Boi Lois: Where All Plowers Have Gone
Warriors Aid Woods Work
By PFC JIM WILLIAMS
CU CHI - The Boi Loi Woods is not a nice place to live. In fact, it's not even a nice place to visit.
Any GI who has hunted enemy soldiers in the Boi Lois will tell you that.
THE AREA IS overgrown with thick, dense vegetation that is practically impenetrable. Worst of all, it's hot.
In the dry season, the stagnant air simmers a GI almost to the point of suffocation. Even with plenty of extra water and salt tablets, he's still under a great deal of strain.
Given these factors, the enemy knows that a place like the Boi Loi Woods is - or was - an ideal place for him to set up his base of operations.
FORTUNATELY FOR units working in the Citadel area, the face of the Boi Loi Woods is undergoing a drastic change. Thanks to the rome plows of the 62d Engineer Battalion, more and more areas of the thick forest no longer offer the enemy the sanctuary he once enjoyed.
With a security force provided by Bravo Company, 2d Battalion, 12th Infantry and Bravo Troop, 3rd Squadron, 4th Cavalry, rome plows have been working in teams. The plows clear an area around a laager site, then spiral out from the original position, knocking down and plowing under anything in their way.
Charlie, of course, is not too pleased with the rural redevelopment project. An RPG round was fired at one plow during a recent operation, but it didn't stop work.
IN ADDITION to clearing hundreds of acres of land and leaving the enemy without a safe hiding place, the plows have crushed bunkers galore.
And one recent find resulted in the capture of an RPG-7 launcher, two RPG rounds, an AK-47 rifle, a case of AK ammo, an SKS rifle and a 100-pound bag of rice.
WATCH THAT NEXT STEP - Delta Company Warriors find a part of the Boi Loi Woods that doesn't need Rome plowing - a 750-pound bomb crater. (Photo by PFC Jim Williams)
Dragons Pin Down 12 Hung-up NVA
CU CHI - Freshly washed laundry hanging over bamboo poles gave away the positions of combined NVA-VC forces to the Golden Dragons recently - and it was the enemy that hung out to dry.
Charlie Company Dragons were lifted by helicopter into the Ho Bo Woods and began to sweep through after waiting out an air strike. Bomb craters exposed ripped-open enemy bunkers.
Later, Private First Class Philip Parton of El Cajon, Calif., said, "They were luxurious inside. There was room to stand up with kitchen stove and bamboo beds."
Several bunkers were found, most of which had been destroyed by the air strike. The infantrymen discovered ten bodies, and found two enemy trapped in a bunker.
In the same area later on in the day, a well-camouflaged bunker was found by Private First Class Morey Cook of the Canal Zone, Panama. The hideaway protected a well-stocked weapons cache.
The bunker also contained three pounds of opium and an ample supply of marijuana.
Deuces Probe Foe's Tunnels
By SP4 HENRY G. ZUKOWSKI
TAY NINH - Men of the 2d Battalion, 22d Infantry are scouring the Boi Loi Woods, probing enemy tunnels for weapons, ammunition and supply caches.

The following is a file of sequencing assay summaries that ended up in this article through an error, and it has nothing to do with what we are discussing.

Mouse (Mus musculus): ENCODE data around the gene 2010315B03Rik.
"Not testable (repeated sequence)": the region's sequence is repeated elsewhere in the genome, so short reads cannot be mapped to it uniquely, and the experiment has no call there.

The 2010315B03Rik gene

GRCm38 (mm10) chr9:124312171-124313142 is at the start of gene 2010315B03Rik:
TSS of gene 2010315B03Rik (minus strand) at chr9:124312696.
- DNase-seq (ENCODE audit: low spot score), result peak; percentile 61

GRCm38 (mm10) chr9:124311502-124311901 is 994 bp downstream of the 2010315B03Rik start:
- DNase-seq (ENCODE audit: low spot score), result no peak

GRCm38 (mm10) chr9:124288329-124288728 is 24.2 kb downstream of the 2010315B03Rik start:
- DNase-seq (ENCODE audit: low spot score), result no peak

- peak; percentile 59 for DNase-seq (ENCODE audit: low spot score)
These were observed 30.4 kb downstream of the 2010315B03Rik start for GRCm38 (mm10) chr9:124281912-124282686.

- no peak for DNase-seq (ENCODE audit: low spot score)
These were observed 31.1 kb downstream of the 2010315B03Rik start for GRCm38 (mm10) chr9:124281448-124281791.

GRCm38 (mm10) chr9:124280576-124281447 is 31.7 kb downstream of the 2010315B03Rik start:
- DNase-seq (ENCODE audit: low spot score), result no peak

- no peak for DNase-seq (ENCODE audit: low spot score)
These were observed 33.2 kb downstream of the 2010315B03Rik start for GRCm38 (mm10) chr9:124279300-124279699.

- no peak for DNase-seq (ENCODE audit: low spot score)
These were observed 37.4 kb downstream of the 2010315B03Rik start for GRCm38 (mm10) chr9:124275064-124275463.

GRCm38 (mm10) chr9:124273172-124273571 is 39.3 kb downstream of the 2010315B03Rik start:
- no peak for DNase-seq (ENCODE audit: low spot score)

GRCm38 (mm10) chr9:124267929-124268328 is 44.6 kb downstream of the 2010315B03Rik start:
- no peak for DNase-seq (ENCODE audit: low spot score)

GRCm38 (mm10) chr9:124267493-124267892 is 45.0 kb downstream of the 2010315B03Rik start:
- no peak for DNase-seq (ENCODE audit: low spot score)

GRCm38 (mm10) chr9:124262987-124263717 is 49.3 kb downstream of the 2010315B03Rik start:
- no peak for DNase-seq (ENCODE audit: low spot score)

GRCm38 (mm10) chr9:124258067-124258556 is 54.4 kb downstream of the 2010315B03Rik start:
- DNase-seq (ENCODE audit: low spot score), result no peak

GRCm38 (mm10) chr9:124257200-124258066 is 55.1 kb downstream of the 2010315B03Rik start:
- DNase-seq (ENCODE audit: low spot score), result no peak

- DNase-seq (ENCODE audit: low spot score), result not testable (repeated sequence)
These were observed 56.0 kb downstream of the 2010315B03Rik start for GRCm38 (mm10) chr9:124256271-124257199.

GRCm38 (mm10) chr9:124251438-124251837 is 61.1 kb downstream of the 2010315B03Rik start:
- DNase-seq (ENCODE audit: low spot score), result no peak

With clearing operations by rome plow units making their searches less like looking for needles in haystacks, the Triple Deuce soldiers have launched an intensive effort to dispossess the enemy.
The Tropic Lightning soldiers prowl the woods probing with bamboo sticks to find soft spots or possible hidden entrances.
"It takes longer to search an area this way, but we know we've done a job when we're finished," said Specialist 4 Ronald Dennis of Elyria, Ohio, a Charlie Company soldier.
Private First Class Alfred Hudson of Bell Gardens, Calif., added, "It's easier to just probe the bunkers a little than dig all the trash out only to find nothing, but you can't always do things the easy way."
After discovering a tunnel entrance hidden by thick grass on a recent probe, another Triple Deuce trooper, Private First Class Ed Rivera of The Bronx, N.Y., said, "I probably would have found that hole with my next step, but then I'd also have wound up on the bottom of it."
Wolfhounds Can Handle Enemy
PB HANDLE - This patrol base designed to cut off enemy infiltration into the southern half of the First Wolfhounds' area of operation has been built near the horseshoe in the Vam Co Dong River.
Handle, manned by Alfa Company Wolfhounds and a company of 49th ARVN Regiment troops, gets supporting fire from four howitzers of Charlie Battery, 2d Battalion, 77th Artillery.
The M102 howitzers are mounted on paddy platforms that allow placement of the guns inside the perimeter of the marshy outpost.
|LIEUTENANT Colonel Forrest F. Rittgers Jr. of Marlius, N.Y., has assumed command of the 4th Battalion, 9th Infantry Manchus. The much-decorated Rittgers, a 1953 history graduate of the University of South Carolina, formerly commanded the 2d Battalion, 27th Infantry.|
Page 4-5 TROPIC LIGHTNING NEWS November 17, 1969
"We Fly for the Troops"
The 25th Aviation Battalion:
Best Flying Unit in the Army
By SP4 GARY SCIORTINO
CU CHI - "The magnificent achievements of this battalion in a division that has engaged in some of the toughest and dirtiest fighting in Vietnam's Hau Nghia Province are simply legendary."